• Who ad What is Christ ? By F. Roh, S.J. Translated from the fifth German Edition. St. Anselm's Society, 6 Agar Street, Strand.

call St. Thomas a fool and blind ; he only gently reproached him for not having had a heart that could a little anticipate the intellectual evidence which his mind required.

With this deduction from our approval of its tone, we can recommend this little essay to our readers as one of real ability. Father Roh understands the true turning-points of the issue between the materialists and the Christians, and touches them with great acuteness and skill. For example, how admirable is this remark on the nature of miracles, point- ing out as it does that that which is genuinely a miracle for one form of existence, is absolutely natural to another; so that our Lord's hint, that what is impossible with man may be not only possible with God, but of the very essence of the nature of a divine being, is made to touch on the very secret of miracles :—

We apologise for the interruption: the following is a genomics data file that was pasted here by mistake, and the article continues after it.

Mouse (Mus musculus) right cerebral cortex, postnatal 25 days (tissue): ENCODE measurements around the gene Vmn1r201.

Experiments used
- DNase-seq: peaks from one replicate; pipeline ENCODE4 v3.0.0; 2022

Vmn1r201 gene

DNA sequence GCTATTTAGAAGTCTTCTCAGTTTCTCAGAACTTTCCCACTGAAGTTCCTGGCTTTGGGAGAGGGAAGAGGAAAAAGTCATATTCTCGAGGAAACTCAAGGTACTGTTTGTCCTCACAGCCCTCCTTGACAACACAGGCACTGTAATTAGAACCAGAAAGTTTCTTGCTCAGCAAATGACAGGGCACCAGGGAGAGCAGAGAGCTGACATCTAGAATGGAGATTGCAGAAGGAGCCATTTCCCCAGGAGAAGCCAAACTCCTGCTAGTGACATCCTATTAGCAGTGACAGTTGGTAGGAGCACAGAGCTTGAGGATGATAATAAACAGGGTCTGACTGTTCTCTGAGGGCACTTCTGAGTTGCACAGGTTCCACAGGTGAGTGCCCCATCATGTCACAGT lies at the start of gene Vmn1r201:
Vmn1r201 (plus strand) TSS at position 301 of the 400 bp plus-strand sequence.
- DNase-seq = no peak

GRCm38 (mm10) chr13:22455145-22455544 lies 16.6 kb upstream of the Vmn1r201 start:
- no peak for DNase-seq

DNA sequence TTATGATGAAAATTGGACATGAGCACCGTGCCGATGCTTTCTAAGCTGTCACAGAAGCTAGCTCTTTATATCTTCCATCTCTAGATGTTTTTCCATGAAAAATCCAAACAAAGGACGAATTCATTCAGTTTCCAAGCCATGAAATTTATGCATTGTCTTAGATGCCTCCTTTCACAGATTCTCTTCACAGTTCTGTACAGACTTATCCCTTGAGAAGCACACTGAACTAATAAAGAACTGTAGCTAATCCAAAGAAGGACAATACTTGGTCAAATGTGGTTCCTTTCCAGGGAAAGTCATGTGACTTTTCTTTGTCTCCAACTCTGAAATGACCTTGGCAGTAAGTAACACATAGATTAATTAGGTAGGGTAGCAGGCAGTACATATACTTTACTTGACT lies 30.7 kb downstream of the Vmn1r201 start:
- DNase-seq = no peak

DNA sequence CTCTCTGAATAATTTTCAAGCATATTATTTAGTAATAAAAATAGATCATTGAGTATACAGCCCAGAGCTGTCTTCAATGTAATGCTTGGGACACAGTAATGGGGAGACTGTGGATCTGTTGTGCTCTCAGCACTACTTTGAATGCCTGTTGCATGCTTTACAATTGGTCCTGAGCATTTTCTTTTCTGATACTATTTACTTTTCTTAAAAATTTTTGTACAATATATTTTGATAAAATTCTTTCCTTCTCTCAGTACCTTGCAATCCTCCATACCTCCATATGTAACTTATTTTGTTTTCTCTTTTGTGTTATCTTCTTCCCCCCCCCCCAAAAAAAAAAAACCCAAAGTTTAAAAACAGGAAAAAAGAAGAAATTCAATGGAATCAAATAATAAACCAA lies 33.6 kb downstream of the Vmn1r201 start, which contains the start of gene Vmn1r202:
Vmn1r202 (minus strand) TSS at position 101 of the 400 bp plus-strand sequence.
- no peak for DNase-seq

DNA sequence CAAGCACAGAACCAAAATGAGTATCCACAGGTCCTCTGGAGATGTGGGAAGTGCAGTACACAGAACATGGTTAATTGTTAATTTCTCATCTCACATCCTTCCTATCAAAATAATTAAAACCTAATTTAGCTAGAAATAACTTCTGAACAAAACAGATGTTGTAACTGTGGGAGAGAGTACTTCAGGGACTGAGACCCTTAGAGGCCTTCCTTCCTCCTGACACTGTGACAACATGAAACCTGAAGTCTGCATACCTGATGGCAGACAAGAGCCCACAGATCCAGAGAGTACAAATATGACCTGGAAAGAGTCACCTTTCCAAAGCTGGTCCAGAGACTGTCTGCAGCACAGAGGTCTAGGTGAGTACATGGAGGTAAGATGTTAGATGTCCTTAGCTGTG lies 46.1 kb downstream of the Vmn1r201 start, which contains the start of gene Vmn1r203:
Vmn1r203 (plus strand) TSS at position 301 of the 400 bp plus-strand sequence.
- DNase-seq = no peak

"If a block of stone, a genuine block of stone, were at once to put forth genuine leaves, blossoms and fruit, that would certainly astonish you. But you are not at all astonished that a tree does so. If, however, a tree in your garden were to lift its roots out of the earth and walk about, you would certainly shake your head at this. But you are not at all surprised that your dog walks about with you. If a monkey wrote a big book to prove that his ancestors had been men and learned professors, and were now to intimate that he intended shortly taking his degree at this or the other university, you would doubtless open your eyes. You, however, are as little astonished as I am, when certain men write whole volumes only to asseverate that they are unable to find any essential difference between themselves and monkeys, especially the largest ones. You recognise accordingly a relative super- naturalism between the different kingdoms of nature. What is quite natural for the plant is supernatural for the stone ; what exceeds the plant's nature may be perfectly suitable to the animal's, and a man can quite naturally effect much that is totally beyond the powers of all inferior beings. Is man then the pinnacle of Being, the highest existence ? If there is a God, does it not belong to His nature that He should be able to do much which transcends all powers of created nature ? To deny the possibility of miracles means accordingly nothing else than to deny the existence of God, and that is not quite overpoweringly scientific. If, however, there is a God, then real miracles are possible, and if the Bible tells us of miracles, it is not therefore a book of fables ; and thus the whole of rationalism and mytho- logism is left baseless, floating in mid-air. Or will you, like the King in the French couplet, forbid the Almighty to work miracles?"